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By the late 1960s, horror was stuck in the past, confined mostly to drive-in theaters and exploitation houses and shunned by critics. Shock Value tells the unlikely story of how the much-disparaged horror film became an ambitious art form while also conquering the multiplex. Directors such as Wes Craven, Roman Polanski, John Carpenter, and Brian De Palma - counterculture types operating largely outside Hollywood - revolutionized the genre, exploding taboos and bringing a gritty aesthetic, confrontational style, and political edge to horror.
Zinoman recounts how these directors produced such classics as Rosemary's Baby, Carrie, The Texas Chainsaw Massacre, and Halloween, creating a template for horror that has been imitated relentlessly but whose originality has rarely been matched. This new kind of film dispensed with the old vampires and werewolves and instead assaulted audiences with portraits of serial killers, the dark side of suburbia, and a brand of nihilistic violence that had never been seen before.
Shock Value tells the improbable stories behind the making of these movies, which were often directed by obsessive and insecure young men working on shoestring budgets, were funded by sketchy investors, and featured porn stars. But once The Exorcist became the highest grossing film in America, Hollywood took notice, and the classic horror films of the 1970s have now spawned a billion-dollar industry.
Customer ReviewsMost Helpful
By Billy on 01-31-13
A good listen, but narrow in scope
Shock Value's author sets out to show how a handful of horror directors including Wes Craven, George Romero, and John Carpenter, redefined the horror genre in the 1970s. Along the way he also spends quite a bit of time on some figures that many listeners (myself included) might consider peripheral to the genre: Roman Polanski and Brian DePalma. Both directors have obviously made some great movies, but I would have preferred a much more extensive treatment of the Italians who receive little more than a mention. Casting that wider net might have weakened his argument that a "new horror" was born in the US in the period he covers, but I think it would've made for a more interesting listen/read.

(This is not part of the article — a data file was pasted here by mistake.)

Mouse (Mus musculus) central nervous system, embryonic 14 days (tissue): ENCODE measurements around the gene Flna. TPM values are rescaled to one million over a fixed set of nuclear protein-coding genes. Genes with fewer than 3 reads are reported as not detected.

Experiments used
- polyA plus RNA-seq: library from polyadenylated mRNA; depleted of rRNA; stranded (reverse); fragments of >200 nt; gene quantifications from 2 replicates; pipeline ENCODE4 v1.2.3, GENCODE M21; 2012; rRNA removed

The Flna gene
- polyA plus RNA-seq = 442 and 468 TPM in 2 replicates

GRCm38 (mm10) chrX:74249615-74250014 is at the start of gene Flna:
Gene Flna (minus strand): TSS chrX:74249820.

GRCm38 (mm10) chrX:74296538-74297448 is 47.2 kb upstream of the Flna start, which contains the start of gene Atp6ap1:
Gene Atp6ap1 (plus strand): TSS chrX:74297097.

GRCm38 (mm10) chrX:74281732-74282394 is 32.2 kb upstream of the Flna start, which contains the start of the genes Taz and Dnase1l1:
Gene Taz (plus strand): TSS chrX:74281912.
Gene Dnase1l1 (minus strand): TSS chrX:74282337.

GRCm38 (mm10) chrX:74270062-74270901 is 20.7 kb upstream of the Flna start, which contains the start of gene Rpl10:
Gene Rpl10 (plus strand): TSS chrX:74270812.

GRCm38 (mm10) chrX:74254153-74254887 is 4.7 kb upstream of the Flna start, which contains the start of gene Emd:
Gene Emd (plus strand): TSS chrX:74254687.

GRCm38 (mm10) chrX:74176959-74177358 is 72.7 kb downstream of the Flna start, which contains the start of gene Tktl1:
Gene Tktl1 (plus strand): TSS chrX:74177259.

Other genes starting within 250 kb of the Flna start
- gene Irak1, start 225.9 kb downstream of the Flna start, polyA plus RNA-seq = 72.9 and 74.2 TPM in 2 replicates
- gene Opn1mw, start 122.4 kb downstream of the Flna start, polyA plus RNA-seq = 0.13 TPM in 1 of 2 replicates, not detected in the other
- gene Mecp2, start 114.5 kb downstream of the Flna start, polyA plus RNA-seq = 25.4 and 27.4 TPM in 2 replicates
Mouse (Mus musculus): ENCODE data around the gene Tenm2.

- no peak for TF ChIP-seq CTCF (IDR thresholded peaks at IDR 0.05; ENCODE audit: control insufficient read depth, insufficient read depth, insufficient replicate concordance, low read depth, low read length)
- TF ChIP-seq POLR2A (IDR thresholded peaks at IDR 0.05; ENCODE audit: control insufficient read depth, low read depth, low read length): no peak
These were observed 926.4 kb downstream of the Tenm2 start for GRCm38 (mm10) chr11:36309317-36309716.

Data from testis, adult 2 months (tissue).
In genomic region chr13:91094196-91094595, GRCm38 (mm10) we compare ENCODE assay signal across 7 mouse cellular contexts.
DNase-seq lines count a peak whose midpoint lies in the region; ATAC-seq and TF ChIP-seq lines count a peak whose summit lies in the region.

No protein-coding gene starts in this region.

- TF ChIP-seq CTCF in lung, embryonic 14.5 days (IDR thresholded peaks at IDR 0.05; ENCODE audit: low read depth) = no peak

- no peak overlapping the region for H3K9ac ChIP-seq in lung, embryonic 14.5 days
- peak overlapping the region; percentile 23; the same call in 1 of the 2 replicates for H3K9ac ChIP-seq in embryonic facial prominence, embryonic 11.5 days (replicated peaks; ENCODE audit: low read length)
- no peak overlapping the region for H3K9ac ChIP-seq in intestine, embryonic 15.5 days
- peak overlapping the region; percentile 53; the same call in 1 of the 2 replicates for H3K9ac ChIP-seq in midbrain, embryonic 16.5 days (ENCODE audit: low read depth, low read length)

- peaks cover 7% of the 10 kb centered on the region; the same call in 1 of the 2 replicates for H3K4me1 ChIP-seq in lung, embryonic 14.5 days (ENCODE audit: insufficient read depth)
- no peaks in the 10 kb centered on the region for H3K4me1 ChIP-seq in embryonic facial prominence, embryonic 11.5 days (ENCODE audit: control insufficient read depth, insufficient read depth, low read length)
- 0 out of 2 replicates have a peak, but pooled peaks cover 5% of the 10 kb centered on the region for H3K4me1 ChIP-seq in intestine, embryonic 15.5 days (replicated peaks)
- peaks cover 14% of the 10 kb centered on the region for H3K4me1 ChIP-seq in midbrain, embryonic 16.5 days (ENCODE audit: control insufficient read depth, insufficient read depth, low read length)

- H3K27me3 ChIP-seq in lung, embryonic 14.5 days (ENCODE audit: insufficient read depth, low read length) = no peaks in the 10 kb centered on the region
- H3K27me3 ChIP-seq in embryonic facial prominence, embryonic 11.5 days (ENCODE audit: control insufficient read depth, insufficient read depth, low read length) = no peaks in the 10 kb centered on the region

That's really a minor criticism, though. There's plenty here to like. From Dan O'Bannon's health struggles inspiring Alien to several directors' dislike of Hitchcock's Psycho, I found the book to be enjoyable for the most part. I really just with there was more of it.
Pete Larkin does a good job with the narration. He's not one who I'd necessarily seek out, but he's a capable narrator and he doesn't do anything that might detract from your enjoyment of the book.
4 of 4 people found this review helpful
By Jason Potter on 03-15-13
Great Book, Terrible Narrator
I read this book in print form when it first came out and absolutely loved it, when I saw it on sale recently it seemed like the perfect opportunity to pick up the audiobook and give it a quick listen. The book itself is excellent, however the narrator sounds like he's doing an 8 hour movie trailer. Definitely listen to the sample before you buy this book, it took all of thirty seconds before I realized that this guy was going to read the entire book like that, and I had to stop listening. This is one of only two audiobooks I've ever had to stop listening to because of the narrator, and it's a shame because this really is a great read, and is very informative for any horror fans.
2 of 2 people found this review helpful